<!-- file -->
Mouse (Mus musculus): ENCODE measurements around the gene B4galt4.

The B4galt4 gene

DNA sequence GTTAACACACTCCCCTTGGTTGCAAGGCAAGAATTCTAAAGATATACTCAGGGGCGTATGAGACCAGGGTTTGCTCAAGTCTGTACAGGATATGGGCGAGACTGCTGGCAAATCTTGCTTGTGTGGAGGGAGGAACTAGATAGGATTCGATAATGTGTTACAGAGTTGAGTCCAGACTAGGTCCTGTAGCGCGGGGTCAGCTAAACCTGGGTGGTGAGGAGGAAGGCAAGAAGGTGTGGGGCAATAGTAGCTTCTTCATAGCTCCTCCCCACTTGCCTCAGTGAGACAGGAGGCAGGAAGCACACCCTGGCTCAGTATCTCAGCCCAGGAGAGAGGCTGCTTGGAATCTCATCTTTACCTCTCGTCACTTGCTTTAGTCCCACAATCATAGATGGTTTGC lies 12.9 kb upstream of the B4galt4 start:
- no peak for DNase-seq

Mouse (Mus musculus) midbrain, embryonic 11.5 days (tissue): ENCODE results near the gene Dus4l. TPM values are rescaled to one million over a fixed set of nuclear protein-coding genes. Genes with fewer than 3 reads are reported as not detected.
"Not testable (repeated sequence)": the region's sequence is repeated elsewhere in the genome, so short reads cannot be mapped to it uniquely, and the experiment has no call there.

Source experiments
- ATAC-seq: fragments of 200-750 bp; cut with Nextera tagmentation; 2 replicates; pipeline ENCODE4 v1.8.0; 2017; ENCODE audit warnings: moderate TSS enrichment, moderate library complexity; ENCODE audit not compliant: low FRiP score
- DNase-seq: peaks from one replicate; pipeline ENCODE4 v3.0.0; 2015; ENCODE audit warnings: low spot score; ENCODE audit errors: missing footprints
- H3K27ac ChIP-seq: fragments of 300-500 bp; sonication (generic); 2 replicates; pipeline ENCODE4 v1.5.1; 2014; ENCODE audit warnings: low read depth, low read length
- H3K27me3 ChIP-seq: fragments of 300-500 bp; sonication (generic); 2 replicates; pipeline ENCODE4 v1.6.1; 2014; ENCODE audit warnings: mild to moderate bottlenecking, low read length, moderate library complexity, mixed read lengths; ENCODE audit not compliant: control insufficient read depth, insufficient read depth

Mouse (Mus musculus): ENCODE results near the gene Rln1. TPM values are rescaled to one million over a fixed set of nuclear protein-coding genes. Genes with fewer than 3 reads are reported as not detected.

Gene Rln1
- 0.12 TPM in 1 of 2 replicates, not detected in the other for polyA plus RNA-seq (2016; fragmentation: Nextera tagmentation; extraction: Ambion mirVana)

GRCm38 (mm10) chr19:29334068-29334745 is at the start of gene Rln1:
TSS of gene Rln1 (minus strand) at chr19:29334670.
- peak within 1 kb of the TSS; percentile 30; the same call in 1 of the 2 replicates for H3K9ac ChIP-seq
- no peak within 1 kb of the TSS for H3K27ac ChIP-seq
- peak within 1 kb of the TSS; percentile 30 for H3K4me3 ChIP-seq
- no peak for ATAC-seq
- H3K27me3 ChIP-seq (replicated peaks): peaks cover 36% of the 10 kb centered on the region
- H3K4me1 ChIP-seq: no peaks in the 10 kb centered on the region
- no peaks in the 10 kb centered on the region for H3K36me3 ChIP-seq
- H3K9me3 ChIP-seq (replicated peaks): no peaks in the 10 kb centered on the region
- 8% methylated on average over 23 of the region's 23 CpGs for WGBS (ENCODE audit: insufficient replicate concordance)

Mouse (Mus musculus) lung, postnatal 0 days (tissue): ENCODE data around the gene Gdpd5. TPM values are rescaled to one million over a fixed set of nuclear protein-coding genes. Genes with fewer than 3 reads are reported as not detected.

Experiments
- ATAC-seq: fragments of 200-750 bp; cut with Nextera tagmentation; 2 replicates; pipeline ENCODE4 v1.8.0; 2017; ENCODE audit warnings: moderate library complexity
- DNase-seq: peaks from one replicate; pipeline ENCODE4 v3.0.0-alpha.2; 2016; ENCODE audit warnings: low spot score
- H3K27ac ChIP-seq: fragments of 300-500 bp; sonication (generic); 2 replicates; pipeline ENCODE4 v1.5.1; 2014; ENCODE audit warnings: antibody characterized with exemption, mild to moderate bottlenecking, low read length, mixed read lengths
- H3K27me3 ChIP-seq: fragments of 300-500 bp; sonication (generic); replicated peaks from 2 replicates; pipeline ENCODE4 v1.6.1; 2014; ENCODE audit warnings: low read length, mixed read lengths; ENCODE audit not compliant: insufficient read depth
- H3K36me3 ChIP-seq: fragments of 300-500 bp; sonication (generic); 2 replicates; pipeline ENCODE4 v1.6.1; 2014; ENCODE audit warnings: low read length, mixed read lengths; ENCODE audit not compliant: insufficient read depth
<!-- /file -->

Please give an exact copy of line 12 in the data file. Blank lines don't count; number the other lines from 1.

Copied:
Mouse (Mus musculus): ENCODE results near the gene Rln1. TPM values are rescaled to one million over a fixed set of nuclear protein-coding genes. Genes with fewer than 3 reads are reported as not detected.